This article has been submitted by Hireserve.
When you’re looking to deliver the best possible experience to your candidates, asking what they and your current employees think is essential.
We all know that constructive feedback is key to improving most business functions, and it’s the same for improving your hiring process and encouraging happier candidates.
So, here are three clever ways you can collect their feedback:
- Offer candidates an online survey
Send candidates a link to a survey after their interview or at offer stage.
Create one version for hired candidates and another version for unsuccessful ones. You’ll need to be sensitive with the wording of both, and ensure you highlight the reasons why you’re asking unsuccessful candidates to feed back, and why you value their opinions.
You should expect a fairly low response rate, but those candidates who do take the time to complete a survey tend to include worthwhile feedback.
- Ask for ‘just hired’ and ‘6 months in’ feedback
As part of your onboarding process, ask new hires to complete a feedback form about their candidate and interview experience. A fresh perspective from someone new to your organisation can be illuminating and ultimately very valuable.
Once your new starter has been in post for six months, ask for their feedback again. Their thoughts may have changed now they are more immersed in your organisation and working culture, and these insights can be equally as useful.
They may also be willing to provide more honest feedback once they’re settled in, if they’re feeling more comfortable than in their first few days at the company.
- Try the ‘Refer a friend’ test
Your existing team can also be helpful when searching for insights into your recruitment processes.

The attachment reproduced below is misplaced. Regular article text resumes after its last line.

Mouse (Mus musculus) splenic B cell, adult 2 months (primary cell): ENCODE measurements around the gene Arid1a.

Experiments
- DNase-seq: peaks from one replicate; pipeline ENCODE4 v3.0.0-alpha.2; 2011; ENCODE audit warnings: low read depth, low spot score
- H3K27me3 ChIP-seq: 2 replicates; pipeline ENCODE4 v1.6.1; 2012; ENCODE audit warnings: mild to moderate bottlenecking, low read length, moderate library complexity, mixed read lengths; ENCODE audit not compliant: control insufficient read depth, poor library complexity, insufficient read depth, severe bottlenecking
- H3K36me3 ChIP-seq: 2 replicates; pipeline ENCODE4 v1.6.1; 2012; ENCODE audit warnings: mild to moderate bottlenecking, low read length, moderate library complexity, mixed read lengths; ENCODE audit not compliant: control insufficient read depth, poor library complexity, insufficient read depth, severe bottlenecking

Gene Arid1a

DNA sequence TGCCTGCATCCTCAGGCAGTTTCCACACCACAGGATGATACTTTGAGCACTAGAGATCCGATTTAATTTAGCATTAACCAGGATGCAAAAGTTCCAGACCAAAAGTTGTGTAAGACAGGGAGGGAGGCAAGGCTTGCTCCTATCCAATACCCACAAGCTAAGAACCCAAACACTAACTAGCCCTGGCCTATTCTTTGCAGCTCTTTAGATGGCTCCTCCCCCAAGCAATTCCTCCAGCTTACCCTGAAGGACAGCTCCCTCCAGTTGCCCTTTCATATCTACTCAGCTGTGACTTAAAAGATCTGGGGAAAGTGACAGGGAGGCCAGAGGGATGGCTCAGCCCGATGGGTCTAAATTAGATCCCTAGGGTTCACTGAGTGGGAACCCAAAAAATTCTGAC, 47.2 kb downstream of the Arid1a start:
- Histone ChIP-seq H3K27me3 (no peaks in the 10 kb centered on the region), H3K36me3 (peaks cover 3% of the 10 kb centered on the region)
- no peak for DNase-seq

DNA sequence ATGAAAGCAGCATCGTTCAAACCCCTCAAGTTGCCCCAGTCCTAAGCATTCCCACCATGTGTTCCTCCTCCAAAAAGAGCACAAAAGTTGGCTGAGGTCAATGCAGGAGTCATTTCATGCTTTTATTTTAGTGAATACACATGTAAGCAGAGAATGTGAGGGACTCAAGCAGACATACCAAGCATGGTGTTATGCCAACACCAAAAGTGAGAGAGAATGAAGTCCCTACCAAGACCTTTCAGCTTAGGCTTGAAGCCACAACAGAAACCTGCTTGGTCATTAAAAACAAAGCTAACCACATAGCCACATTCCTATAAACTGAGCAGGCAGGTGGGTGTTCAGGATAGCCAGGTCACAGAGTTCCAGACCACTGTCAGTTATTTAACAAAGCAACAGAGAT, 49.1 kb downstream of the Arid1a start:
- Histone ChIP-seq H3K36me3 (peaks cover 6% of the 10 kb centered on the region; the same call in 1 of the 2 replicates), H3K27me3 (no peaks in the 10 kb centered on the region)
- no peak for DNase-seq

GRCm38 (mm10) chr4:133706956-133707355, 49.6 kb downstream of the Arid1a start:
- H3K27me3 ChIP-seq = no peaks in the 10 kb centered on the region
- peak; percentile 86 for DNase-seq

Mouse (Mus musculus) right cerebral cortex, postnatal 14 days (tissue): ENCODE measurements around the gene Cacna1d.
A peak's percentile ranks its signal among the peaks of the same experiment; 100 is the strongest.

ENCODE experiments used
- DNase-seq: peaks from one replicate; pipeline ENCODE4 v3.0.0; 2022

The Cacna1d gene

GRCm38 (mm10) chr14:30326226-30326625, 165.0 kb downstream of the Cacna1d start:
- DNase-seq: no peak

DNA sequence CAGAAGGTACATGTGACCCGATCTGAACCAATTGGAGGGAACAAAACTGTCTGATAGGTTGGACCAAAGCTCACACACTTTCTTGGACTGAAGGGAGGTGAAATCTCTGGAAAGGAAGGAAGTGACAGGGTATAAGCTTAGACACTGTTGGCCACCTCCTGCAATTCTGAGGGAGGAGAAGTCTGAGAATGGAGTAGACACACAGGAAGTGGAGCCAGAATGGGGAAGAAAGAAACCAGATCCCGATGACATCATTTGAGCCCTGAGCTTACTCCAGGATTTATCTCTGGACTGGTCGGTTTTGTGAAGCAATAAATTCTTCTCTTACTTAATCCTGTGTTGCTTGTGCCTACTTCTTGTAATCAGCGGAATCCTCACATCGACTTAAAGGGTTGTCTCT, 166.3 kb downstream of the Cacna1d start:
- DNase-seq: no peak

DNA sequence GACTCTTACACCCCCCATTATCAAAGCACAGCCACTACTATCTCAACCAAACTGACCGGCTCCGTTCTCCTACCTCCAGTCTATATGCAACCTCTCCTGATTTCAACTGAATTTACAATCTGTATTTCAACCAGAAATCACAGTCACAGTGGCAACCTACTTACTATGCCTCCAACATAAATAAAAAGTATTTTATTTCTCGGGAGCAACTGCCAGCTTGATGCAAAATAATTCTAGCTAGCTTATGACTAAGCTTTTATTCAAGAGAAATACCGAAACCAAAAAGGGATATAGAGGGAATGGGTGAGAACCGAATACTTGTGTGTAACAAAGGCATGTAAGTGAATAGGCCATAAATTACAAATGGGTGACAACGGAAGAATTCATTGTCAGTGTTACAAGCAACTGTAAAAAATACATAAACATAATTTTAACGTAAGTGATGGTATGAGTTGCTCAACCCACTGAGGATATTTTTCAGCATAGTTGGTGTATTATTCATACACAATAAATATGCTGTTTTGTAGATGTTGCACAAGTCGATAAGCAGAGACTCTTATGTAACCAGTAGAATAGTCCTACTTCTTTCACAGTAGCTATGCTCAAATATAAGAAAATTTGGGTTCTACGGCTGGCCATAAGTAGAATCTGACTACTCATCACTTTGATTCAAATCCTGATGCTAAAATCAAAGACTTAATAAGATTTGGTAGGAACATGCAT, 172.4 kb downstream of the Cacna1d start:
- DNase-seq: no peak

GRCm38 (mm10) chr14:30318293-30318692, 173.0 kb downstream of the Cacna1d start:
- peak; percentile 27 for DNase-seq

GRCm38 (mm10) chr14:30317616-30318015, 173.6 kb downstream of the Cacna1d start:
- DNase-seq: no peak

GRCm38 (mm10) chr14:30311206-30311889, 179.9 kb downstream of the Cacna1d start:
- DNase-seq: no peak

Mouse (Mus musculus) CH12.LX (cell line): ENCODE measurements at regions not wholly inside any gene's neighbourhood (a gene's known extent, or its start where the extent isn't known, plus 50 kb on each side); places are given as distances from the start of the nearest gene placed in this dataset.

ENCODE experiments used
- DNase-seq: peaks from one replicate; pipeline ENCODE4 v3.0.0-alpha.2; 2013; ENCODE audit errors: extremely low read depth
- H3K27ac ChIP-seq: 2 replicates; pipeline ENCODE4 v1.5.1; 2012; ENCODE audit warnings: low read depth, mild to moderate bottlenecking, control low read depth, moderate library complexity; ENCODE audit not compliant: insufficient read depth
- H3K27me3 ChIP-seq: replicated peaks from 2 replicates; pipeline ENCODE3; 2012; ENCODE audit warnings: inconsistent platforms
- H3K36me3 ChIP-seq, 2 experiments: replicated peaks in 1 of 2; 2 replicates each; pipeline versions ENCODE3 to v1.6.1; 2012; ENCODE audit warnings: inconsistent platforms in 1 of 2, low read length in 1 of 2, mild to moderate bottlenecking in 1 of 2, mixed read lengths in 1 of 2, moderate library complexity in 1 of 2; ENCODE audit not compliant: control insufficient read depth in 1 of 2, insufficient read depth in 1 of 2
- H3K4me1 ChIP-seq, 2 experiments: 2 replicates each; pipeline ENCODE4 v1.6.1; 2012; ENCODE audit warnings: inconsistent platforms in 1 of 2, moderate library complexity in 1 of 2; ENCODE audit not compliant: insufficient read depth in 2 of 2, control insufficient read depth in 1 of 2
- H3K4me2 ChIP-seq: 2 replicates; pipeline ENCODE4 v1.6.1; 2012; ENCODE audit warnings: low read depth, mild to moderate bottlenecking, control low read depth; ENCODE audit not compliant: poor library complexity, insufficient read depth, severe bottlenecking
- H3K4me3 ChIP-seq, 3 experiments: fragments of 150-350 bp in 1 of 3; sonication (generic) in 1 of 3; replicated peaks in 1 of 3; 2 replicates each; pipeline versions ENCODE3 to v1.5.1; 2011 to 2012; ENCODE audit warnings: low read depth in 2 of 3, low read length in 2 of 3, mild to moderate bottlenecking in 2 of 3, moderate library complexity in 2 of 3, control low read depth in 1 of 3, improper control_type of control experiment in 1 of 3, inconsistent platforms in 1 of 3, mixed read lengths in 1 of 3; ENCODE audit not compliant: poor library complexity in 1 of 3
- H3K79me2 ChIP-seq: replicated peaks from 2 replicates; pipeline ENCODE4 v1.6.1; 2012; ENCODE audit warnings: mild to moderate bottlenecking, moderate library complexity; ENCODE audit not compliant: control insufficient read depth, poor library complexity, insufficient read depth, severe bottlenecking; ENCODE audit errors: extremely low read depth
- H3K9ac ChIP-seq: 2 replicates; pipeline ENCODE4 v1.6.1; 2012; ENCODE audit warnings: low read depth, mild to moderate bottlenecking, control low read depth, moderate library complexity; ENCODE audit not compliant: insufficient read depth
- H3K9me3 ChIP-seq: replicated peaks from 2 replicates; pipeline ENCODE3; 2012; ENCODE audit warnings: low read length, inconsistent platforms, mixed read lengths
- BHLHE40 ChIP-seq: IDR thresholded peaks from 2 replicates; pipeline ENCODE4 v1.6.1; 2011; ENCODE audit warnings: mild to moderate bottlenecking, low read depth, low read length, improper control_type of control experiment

Circulate an annual or even bi-annual survey to staff for further insights into your candidate and employee touch points. Ask if they would recommend the organisation as an employer to a friend, and importantly, ask if they would recommend your product or service to a friend.
Gaining a deeper understanding of employees’ perceptions of your organisation can, in turn, further shape the way you develop your employer brand and value proposition.
How can you encourage candidates and staff to provide feedback?
Exercise transparency: Be open and positive about why you’re collecting feedback.
Express to candidates that their insights will help to improve the processes they’ve experienced, and make the application process better for them (if they apply again) and other future jobseekers.
Explain to your employees that you wish to collect their feedback because you value them and their opinions, and want to enhance their time working with you.
When you’re trying to attract and engage talented candidates, it’s vital to promote an authentic employer brand, and stay true to it in every touch point you have with candidates.
Collecting feedback from different sources – hired candidates, unsuccessful applicants, new employees and longer-term team members – gives you a range of perspectives and offers a more complete picture of your recruitment processes. This can help you strengthen that employer brand, improve your hiring process and create happier candidates in the future.